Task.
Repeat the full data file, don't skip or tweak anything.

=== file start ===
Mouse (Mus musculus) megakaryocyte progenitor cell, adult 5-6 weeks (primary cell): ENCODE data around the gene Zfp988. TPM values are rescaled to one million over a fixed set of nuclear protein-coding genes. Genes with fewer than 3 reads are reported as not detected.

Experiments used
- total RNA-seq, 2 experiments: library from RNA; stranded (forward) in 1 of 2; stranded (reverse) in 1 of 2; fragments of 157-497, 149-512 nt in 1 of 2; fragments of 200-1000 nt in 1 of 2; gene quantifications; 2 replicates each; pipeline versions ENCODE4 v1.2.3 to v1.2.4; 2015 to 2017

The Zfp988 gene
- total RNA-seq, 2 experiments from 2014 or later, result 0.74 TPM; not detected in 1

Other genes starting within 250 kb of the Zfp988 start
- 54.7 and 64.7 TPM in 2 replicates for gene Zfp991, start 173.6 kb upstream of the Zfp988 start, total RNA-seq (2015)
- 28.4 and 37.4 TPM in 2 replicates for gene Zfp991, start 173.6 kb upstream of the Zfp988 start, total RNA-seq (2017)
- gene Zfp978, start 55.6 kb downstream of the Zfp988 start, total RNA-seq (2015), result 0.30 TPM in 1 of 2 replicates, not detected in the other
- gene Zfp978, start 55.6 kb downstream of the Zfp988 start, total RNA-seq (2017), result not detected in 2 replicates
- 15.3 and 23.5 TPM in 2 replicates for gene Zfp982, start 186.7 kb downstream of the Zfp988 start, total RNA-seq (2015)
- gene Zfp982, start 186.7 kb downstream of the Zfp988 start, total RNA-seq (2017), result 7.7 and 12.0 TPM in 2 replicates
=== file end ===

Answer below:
Mouse (Mus musculus) megakaryocyte progenitor cell, adult 5-6 weeks (primary cell): ENCODE data around the gene Zfp988. TPM values are rescaled to one million over a fixed set of nuclear protein-coding genes. Genes with fewer than 3 reads are reported as not detected.

Experiments used
- total RNA-seq, 2 experiments: library from RNA; stranded (forward) in 1 of 2; stranded (reverse) in 1 of 2; fragments of 157-497, 149-512 nt in 1 of 2; fragments of 200-1000 nt in 1 of 2; gene quantifications; 2 replicates each; pipeline versions ENCODE4 v1.2.3 to v1.2.4; 2015 to 2017

The Zfp988 gene
- total RNA-seq, 2 experiments from 2014 or later, result 0.74 TPM; not detected in 1

Other genes starting within 250 kb of the Zfp988 start
- 54.7 and 64.7 TPM in 2 replicates for gene Zfp991, start 173.6 kb upstream of the Zfp988 start, total RNA-seq (2015)
- 28.4 and 37.4 TPM in 2 replicates for gene Zfp991, start 173.6 kb upstream of the Zfp988 start, total RNA-seq (2017)
- gene Zfp978, start 55.6 kb downstream of the Zfp988 start, total RNA-seq (2015), result 0.30 TPM in 1 of 2 replicates, not detected in the other
- gene Zfp978, start 55.6 kb downstream of the Zfp988 start, total RNA-seq (2017), result not detected in 2 replicates
- 15.3 and 23.5 TPM in 2 replicates for gene Zfp982, start 186.7 kb downstream of the Zfp988 start, total RNA-seq (2015)
- gene Zfp982, start 186.7 kb downstream of the Zfp988 start, total RNA-seq (2017), result 7.7 and 12.0 TPM in 2 replicates